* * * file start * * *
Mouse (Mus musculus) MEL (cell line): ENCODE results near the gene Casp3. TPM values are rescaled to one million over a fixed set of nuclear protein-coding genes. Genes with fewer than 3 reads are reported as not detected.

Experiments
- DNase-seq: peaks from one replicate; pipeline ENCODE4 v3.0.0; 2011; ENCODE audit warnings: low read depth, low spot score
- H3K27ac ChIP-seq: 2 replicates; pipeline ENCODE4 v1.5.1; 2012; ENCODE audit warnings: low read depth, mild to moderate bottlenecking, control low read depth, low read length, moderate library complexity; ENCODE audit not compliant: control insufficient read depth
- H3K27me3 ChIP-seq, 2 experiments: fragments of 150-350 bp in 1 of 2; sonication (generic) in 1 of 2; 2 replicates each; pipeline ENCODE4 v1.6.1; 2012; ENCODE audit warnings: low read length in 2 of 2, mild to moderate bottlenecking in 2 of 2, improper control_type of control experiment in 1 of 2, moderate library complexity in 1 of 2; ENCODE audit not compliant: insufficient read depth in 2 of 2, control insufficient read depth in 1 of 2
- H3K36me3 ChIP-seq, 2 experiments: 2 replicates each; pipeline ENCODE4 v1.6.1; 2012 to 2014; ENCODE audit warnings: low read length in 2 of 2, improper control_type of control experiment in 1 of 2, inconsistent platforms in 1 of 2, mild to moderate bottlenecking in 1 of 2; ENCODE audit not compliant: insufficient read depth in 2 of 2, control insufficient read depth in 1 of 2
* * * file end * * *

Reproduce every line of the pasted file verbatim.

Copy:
Mouse (Mus musculus) MEL (cell line): ENCODE results near the gene Casp3. TPM values are rescaled to one million over a fixed set of nuclear protein-coding genes. Genes with fewer than 3 reads are reported as not detected.

Experiments
- DNase-seq: peaks from one replicate; pipeline ENCODE4 v3.0.0; 2011; ENCODE audit warnings: low read depth, low spot score
- H3K27ac ChIP-seq: 2 replicates; pipeline ENCODE4 v1.5.1; 2012; ENCODE audit warnings: low read depth, mild to moderate bottlenecking, control low read depth, low read length, moderate library complexity; ENCODE audit not compliant: control insufficient read depth
- H3K27me3 ChIP-seq, 2 experiments: fragments of 150-350 bp in 1 of 2; sonication (generic) in 1 of 2; 2 replicates each; pipeline ENCODE4 v1.6.1; 2012; ENCODE audit warnings: low read length in 2 of 2, mild to moderate bottlenecking in 2 of 2, improper control_type of control experiment in 1 of 2, moderate library complexity in 1 of 2; ENCODE audit not compliant: insufficient read depth in 2 of 2, control insufficient read depth in 1 of 2
- H3K36me3 ChIP-seq, 2 experiments: 2 replicates each; pipeline ENCODE4 v1.6.1; 2012 to 2014; ENCODE audit warnings: low read length in 2 of 2, improper control_type of control experiment in 1 of 2, inconsistent platforms in 1 of 2, mild to moderate bottlenecking in 1 of 2; ENCODE audit not compliant: insufficient read depth in 2 of 2, control insufficient read depth in 1 of 2